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Old October 25, 2011, 05:17 PM   #7
Ideal Tool
Junior member
Join Date: October 6, 2010
Location: Michigan
Posts: 1,080
Hello, IllinoisCoyoteHunter. When I spoke with Mr. Ed. Shillen, I told him of my long-time desire to have an accurate Hornet rifle. I said I realized the Hornet was no bench-rest round..but that I wanted to wring the most out of it I could. When he recieved the rifle, he said it brought back many fine memories of when he had his shop in N.Y...there were alot of woodchuck rigs made up on original single-shot actions then. He said he wished he knew who had worked on it. Someone had completly gone thru action, truing and smoothing up mechanics, and with one of the nicest Borchardt triggers he had seen.
He recommended a 1-14" twist Chrome-Moly match 26" brl. Med-heavy varmint. I chose the octagon and sprung for hand-lapping.
He said he would cut a very tight match chamber..and said that if I didn't mind a wait..he would personally do all the barrel work himself in his spare time.
Of course I agreed to this.
I have been using RWS Hornet brass..and it seems to last forever..probably due to the tight close chamber.
I had tried just about every commercial cast bullet out there..some were good..but none were consistant.
The best of the lot was an older single cavity Lyman 225415..weighing 49grs. (the new 225415 is heaver).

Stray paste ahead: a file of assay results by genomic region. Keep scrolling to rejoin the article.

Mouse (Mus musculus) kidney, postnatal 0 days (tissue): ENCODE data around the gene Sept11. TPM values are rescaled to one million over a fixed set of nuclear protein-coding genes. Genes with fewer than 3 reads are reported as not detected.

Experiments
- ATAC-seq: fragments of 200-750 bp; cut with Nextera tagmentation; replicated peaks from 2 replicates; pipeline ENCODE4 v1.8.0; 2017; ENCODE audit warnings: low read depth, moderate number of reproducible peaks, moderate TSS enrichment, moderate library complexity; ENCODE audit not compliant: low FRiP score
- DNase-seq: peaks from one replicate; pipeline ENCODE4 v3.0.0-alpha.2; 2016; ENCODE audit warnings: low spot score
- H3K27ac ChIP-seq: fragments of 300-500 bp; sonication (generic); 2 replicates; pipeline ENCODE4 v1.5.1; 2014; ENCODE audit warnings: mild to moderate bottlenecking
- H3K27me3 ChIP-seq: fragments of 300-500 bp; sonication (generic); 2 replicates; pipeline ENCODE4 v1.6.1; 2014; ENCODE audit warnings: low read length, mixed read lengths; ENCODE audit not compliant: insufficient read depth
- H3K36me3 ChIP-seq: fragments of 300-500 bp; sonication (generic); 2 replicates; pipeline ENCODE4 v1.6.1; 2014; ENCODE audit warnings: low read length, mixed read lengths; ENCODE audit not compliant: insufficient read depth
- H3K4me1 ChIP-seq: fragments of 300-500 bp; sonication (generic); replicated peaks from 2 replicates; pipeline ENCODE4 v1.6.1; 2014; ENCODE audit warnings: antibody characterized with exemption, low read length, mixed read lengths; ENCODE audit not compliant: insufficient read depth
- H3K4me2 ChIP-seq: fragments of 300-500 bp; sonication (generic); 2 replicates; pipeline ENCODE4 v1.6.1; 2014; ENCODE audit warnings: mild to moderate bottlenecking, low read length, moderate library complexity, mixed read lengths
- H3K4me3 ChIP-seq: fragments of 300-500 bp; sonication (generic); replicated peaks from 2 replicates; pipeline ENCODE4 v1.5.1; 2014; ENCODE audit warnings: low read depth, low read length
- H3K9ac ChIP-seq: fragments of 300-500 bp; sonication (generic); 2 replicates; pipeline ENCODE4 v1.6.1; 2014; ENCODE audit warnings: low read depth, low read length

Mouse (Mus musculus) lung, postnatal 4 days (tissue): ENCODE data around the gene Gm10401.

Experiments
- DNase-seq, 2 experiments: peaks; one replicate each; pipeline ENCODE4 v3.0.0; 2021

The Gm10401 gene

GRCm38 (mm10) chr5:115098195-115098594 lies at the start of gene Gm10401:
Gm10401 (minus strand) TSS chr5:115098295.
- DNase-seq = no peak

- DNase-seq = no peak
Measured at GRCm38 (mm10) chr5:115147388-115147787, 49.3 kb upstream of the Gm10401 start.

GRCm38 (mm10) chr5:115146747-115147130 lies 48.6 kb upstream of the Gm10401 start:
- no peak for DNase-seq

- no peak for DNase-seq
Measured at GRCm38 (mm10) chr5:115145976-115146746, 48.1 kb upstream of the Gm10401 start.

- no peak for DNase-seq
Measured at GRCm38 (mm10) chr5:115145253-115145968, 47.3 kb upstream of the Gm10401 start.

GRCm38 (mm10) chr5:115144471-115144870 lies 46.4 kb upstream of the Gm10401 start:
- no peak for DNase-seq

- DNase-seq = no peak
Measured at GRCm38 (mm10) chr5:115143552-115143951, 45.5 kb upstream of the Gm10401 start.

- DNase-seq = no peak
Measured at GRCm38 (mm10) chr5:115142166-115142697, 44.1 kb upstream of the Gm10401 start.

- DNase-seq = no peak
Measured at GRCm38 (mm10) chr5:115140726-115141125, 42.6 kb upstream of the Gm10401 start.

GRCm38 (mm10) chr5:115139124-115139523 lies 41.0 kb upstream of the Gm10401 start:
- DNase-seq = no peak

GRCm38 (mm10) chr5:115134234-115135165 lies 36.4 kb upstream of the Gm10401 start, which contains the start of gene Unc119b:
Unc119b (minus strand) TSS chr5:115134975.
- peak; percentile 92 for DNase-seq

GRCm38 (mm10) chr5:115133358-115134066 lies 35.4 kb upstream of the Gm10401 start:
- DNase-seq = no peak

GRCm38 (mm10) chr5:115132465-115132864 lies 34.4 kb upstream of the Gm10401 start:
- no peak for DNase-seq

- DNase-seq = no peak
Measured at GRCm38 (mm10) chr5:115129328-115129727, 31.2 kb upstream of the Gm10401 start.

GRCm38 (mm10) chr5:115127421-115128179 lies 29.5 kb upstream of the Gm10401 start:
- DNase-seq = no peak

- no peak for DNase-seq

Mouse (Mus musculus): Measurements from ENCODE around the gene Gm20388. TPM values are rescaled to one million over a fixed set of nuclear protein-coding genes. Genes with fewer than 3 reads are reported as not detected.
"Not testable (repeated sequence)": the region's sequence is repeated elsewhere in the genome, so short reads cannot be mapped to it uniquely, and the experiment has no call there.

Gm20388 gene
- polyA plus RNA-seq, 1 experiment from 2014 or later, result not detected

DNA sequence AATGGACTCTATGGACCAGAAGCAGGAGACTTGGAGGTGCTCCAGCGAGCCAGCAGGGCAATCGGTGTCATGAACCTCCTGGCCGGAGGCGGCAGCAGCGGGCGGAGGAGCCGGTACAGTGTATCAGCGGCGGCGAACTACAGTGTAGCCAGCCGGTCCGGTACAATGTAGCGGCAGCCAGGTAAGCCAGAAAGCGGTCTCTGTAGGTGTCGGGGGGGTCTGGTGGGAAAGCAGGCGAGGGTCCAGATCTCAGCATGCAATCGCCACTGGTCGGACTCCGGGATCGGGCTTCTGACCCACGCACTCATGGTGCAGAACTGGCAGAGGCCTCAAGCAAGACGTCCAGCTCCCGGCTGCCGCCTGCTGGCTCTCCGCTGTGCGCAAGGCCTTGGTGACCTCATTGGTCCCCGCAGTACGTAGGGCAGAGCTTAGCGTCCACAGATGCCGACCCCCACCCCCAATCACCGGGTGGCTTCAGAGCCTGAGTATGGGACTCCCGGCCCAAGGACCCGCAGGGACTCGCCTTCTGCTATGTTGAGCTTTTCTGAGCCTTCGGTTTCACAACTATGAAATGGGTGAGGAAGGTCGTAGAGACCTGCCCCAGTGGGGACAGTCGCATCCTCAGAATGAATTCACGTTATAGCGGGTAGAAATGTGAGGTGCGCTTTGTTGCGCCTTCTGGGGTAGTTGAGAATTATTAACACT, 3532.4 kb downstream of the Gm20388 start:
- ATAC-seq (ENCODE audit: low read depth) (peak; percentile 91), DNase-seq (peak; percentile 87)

I collect antique bullet moulds. I came across an original Ideal 22636..this was for the old .22-15-60 Stevens..cast from a Lyman #2 alloy it weighed 60grs. Far too heavy for my 14" twist.
Using a collet stop, in a bench lathe..these were faced off at 55grs.
I even turned a gas-check shank on some.
With these altered bullets, I shot some of my smallest groups to date.
I sent off samples of each to Fred Leeth at Pioneer Products.
He made up single-cavity nose-pour moulds in plain-base & gas-check each weighing 55grs.
The finest accuracy didn't come until I turned up a tapered sizer die...this taper matches the leade angle in chamber. I can set dia. and taper by using stop on my Lyman 45 lube-sizer.
I size to .226 in a Corbin reloading-press mounted sizer. This sizes nose-first, for perfect concentricity.
Bullets are moly-coated using NECO kit.
My accuracy load for the plain base bullet is first band sized to 3 deg.,
.224" dia. Bullet body sized .226" dia. Lyman Super Moly lube.
7.0gr. H4227, Federal small rifle match primer.
Bullet is seated, so when action is closed, first band is engraved by rifling.

The accuracy load for the gas-check bullet is 3 deg. 1st. band, .224" dia.,
bullet body sized .226"dia. annealed and flattened (special made punch & base for Lyman lube-sizer). Lyman Super Moly.
7.3gr. H4227, Federal small rifle match primer.
Yes for accuracy only..not velocity.. only .3gr. difference in powder charge for gas-check.
I have had problems with getting gas-check flat..the .22 is so thin, it wants to warp or buckle as it's punched. Even annealing doesn't always work.
I had Corbin make up a punch & die set for reloading press to punch center out of check. This takes care of uneven bottoms!
I am now working on loads with these to find out if it really makes a difference or not. Best of luck on your .22 cast bullet work!

Last edited by Ideal Tool; October 25, 2011 at 06:48 PM.
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